Intimate partner violence and cigarette smoking: Association between smoking risk and psychological abuse with and without co-occurrence of physical and sexual abuse

Hee Jin Jun, Janet W. Rich-Edwards, Renée Boynton-Jarrett, Rosalind J. Wright

Research output: Contribution to journalArticlepeer-review

58 Scopus citations

Abstract

Objectives. We examined the association between psychological abuse in a current relationship and current cigarette smoking among women, with and without the co-occurrence of physical or sexual abuse. Methods. Women's experience of psychological abuse, experience of physical or sexual abuse, and smoking status were ascertained through a survey of female nurses. A score of 20 or more on the Women's Experience With Battering scale defined psychological abuse. We used logistic regression to predict current smoking, adjusting for demographic and social covariates. Analyses included women in a current relationship (n = 54200). Results. Adjusted analyses demonstrated that women experiencing only psychological abuse alone were 33% (95% confidence interval [CI] = 13%, 57%) more likely to smoke than nonabused women. Compared with nonabused women, psychologically abused women's risk of smoking was greater if they reported a single co-occurrence of physical or sexual abuse (odds ratio [OR] = 1.5; 95% CI = 1.3, 1.8) or multiple co-occurrences (OR = 1.9; 95% CI = 1.7, 2.3). Conclusions. Psychological abuse in a current relationship was associated with an increased risk of smoking in this cohort of largely White, well-educated, and employed women. The co-occurrence of physical or sexual abuse enhanced that risk. Further research is needed to see if these associations hold for other groups.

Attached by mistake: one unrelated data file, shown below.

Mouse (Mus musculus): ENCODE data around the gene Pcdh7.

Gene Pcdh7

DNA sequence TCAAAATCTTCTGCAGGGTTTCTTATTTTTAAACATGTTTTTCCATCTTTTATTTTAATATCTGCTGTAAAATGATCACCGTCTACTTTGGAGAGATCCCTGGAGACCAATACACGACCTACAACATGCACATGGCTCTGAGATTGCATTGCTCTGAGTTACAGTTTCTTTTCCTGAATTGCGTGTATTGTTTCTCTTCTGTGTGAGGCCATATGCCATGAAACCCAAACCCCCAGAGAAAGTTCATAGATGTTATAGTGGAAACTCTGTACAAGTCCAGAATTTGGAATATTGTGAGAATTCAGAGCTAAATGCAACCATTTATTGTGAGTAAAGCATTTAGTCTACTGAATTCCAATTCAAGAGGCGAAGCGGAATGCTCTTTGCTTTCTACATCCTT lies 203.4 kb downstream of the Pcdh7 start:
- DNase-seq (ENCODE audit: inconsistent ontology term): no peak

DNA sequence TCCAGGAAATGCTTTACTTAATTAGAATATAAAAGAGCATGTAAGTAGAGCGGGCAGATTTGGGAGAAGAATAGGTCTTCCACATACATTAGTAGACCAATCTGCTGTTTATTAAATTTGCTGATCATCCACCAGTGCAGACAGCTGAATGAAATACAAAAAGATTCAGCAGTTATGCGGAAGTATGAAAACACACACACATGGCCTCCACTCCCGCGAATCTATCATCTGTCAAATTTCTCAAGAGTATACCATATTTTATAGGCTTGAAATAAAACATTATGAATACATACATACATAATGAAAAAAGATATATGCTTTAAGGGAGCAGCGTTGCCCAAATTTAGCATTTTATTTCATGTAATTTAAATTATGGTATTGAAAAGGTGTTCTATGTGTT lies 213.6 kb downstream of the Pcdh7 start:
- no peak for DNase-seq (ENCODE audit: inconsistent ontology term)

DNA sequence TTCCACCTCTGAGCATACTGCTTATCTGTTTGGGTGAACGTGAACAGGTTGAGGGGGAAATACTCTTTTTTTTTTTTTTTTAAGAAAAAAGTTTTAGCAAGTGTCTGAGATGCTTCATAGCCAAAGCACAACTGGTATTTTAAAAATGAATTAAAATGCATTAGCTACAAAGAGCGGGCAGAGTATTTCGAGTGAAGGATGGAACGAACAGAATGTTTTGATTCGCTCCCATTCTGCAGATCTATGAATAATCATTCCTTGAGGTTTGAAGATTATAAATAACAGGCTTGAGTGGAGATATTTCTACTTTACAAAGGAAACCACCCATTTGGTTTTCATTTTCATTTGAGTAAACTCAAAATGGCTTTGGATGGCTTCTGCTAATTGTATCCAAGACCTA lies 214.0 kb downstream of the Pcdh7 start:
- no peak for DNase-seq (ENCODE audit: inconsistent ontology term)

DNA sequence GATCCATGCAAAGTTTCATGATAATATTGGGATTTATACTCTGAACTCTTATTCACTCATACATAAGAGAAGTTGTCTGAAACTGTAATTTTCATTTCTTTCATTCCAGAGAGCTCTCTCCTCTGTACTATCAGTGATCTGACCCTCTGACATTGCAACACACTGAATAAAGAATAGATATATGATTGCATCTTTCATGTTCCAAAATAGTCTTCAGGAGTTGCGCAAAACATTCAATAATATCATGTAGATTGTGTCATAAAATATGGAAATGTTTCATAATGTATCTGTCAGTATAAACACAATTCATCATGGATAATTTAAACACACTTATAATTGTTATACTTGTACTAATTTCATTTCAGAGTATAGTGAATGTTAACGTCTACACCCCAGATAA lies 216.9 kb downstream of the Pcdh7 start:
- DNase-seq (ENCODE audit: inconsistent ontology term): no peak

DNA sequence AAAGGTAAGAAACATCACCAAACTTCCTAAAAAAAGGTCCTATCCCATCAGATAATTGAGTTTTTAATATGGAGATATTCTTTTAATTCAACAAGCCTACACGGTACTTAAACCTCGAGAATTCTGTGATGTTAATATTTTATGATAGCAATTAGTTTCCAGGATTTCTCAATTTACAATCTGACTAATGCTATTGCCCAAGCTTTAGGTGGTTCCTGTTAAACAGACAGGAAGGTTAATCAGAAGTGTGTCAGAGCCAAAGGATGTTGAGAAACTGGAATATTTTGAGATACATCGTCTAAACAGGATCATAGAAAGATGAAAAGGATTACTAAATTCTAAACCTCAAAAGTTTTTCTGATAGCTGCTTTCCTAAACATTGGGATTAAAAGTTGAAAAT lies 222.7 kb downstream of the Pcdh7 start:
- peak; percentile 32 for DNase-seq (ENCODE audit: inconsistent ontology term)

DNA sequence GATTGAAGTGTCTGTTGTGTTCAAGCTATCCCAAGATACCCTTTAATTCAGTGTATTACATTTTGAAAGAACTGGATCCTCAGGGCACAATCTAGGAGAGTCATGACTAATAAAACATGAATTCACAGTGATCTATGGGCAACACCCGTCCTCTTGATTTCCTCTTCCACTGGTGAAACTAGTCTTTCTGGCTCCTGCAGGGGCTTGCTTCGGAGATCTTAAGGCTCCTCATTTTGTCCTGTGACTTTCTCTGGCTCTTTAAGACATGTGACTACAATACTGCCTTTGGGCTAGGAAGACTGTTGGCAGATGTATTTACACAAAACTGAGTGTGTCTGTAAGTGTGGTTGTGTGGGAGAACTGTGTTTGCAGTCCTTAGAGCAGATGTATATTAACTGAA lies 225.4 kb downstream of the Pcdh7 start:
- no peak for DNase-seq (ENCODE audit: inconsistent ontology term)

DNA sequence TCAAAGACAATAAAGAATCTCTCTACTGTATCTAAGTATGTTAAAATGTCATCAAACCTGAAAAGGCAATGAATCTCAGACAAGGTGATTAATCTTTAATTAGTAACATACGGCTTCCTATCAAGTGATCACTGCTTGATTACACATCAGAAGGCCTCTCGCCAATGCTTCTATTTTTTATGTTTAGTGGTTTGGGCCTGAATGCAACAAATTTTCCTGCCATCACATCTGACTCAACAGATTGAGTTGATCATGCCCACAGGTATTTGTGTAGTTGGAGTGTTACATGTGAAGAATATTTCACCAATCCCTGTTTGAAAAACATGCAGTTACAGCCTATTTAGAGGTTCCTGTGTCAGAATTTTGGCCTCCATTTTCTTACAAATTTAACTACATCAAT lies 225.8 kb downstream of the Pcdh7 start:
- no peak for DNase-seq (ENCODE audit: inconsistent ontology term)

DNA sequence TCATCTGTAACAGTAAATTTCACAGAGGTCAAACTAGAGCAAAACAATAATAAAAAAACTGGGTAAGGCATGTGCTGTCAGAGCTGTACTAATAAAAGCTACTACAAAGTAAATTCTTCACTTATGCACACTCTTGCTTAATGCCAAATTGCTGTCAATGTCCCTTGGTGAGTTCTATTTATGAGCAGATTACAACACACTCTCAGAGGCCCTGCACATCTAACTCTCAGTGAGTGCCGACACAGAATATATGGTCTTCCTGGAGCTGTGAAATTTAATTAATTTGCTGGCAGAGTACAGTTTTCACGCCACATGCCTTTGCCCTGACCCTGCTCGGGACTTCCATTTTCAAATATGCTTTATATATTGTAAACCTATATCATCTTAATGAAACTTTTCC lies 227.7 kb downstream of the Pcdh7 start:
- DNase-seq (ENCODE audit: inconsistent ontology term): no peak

Original languageEnglish
Pages (from-to)527-535
Number of pages9
JournalAmerican Journal of Public Health
Volume98
Issue number3
DOIs
StatePublished - 1 Mar 2008
Externally publishedYes

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